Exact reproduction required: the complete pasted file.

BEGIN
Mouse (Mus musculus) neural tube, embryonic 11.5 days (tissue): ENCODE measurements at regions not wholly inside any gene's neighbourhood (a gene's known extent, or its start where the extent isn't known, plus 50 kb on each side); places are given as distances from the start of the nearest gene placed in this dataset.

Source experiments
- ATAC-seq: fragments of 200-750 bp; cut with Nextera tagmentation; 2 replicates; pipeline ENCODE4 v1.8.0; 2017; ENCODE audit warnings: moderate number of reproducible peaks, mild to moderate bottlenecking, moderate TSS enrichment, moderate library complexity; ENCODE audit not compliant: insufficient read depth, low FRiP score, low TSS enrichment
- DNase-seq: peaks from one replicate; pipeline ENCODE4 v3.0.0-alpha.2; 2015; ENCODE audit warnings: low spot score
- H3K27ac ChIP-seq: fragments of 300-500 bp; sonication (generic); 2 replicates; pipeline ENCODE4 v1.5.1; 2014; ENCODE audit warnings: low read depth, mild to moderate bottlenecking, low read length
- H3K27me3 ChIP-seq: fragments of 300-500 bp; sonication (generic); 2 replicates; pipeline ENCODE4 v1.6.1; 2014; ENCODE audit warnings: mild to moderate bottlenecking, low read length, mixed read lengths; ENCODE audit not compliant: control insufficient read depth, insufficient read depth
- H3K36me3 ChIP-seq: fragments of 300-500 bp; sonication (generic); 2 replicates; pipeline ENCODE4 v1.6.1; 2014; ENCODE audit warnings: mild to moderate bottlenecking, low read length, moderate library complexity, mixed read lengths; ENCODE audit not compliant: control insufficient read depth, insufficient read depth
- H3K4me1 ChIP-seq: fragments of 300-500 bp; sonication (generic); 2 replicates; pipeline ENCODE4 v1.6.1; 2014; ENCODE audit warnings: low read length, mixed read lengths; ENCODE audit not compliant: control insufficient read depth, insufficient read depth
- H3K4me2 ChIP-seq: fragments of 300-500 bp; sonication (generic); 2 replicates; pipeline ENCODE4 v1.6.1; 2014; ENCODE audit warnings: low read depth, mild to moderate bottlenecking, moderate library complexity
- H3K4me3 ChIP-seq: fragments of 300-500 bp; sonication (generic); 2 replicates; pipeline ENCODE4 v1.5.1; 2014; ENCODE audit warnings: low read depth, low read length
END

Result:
Mouse (Mus musculus) neural tube, embryonic 11.5 days (tissue): ENCODE measurements at regions not wholly inside any gene's neighbourhood (a gene's known extent, or its start where the extent isn't known, plus 50 kb on each side); places are given as distances from the start of the nearest gene placed in this dataset.

Source experiments
- ATAC-seq: fragments of 200-750 bp; cut with Nextera tagmentation; 2 replicates; pipeline ENCODE4 v1.8.0; 2017; ENCODE audit warnings: moderate number of reproducible peaks, mild to moderate bottlenecking, moderate TSS enrichment, moderate library complexity; ENCODE audit not compliant: insufficient read depth, low FRiP score, low TSS enrichment
- DNase-seq: peaks from one replicate; pipeline ENCODE4 v3.0.0-alpha.2; 2015; ENCODE audit warnings: low spot score
- H3K27ac ChIP-seq: fragments of 300-500 bp; sonication (generic); 2 replicates; pipeline ENCODE4 v1.5.1; 2014; ENCODE audit warnings: low read depth, mild to moderate bottlenecking, low read length
- H3K27me3 ChIP-seq: fragments of 300-500 bp; sonication (generic); 2 replicates; pipeline ENCODE4 v1.6.1; 2014; ENCODE audit warnings: mild to moderate bottlenecking, low read length, mixed read lengths; ENCODE audit not compliant: control insufficient read depth, insufficient read depth
- H3K36me3 ChIP-seq: fragments of 300-500 bp; sonication (generic); 2 replicates; pipeline ENCODE4 v1.6.1; 2014; ENCODE audit warnings: mild to moderate bottlenecking, low read length, moderate library complexity, mixed read lengths; ENCODE audit not compliant: control insufficient read depth, insufficient read depth
- H3K4me1 ChIP-seq: fragments of 300-500 bp; sonication (generic); 2 replicates; pipeline ENCODE4 v1.6.1; 2014; ENCODE audit warnings: low read length, mixed read lengths; ENCODE audit not compliant: control insufficient read depth, insufficient read depth
- H3K4me2 ChIP-seq: fragments of 300-500 bp; sonication (generic); 2 replicates; pipeline ENCODE4 v1.6.1; 2014; ENCODE audit warnings: low read depth, mild to moderate bottlenecking, moderate library complexity
- H3K4me3 ChIP-seq: fragments of 300-500 bp; sonication (generic); 2 replicates; pipeline ENCODE4 v1.5.1; 2014; ENCODE audit warnings: low read depth, low read length